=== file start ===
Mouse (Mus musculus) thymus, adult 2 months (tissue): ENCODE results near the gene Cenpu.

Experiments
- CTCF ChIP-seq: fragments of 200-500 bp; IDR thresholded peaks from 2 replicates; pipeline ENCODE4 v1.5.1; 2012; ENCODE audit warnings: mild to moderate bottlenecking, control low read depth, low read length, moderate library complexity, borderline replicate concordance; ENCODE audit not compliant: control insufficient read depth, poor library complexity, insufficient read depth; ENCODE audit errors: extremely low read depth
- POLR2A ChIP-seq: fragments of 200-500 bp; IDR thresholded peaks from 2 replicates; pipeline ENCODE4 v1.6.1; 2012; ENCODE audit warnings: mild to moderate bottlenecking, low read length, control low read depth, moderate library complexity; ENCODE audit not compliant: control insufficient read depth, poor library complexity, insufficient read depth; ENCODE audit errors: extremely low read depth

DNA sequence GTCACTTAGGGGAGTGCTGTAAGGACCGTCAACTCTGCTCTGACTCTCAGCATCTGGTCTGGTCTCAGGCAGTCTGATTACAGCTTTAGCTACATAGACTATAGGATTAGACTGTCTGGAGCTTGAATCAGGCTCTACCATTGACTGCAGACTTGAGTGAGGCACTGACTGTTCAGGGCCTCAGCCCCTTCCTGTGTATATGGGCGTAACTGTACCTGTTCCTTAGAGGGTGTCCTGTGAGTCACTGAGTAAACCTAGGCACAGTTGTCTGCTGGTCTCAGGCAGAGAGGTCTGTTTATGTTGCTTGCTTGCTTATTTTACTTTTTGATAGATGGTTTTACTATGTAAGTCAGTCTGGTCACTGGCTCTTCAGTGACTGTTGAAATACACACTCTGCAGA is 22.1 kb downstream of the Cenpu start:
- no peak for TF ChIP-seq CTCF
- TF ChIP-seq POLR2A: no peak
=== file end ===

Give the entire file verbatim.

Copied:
Mouse (Mus musculus) thymus, adult 2 months (tissue): ENCODE results near the gene Cenpu.

Experiments
- CTCF ChIP-seq: fragments of 200-500 bp; IDR thresholded peaks from 2 replicates; pipeline ENCODE4 v1.5.1; 2012; ENCODE audit warnings: mild to moderate bottlenecking, control low read depth, low read length, moderate library complexity, borderline replicate concordance; ENCODE audit not compliant: control insufficient read depth, poor library complexity, insufficient read depth; ENCODE audit errors: extremely low read depth
- POLR2A ChIP-seq: fragments of 200-500 bp; IDR thresholded peaks from 2 replicates; pipeline ENCODE4 v1.6.1; 2012; ENCODE audit warnings: mild to moderate bottlenecking, low read length, control low read depth, moderate library complexity; ENCODE audit not compliant: control insufficient read depth, poor library complexity, insufficient read depth; ENCODE audit errors: extremely low read depth

DNA sequence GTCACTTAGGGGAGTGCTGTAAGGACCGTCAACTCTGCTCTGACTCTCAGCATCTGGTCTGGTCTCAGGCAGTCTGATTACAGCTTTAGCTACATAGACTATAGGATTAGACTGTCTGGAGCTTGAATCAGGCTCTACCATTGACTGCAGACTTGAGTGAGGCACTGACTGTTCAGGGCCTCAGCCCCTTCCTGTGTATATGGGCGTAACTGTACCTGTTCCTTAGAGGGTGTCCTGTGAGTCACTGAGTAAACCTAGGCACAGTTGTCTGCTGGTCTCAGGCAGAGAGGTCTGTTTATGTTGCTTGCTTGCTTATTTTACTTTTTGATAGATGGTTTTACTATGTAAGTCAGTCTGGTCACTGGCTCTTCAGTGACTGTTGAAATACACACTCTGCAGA is 22.1 kb downstream of the Cenpu start:
- no peak for TF ChIP-seq CTCF
- TF ChIP-seq POLR2A: no peak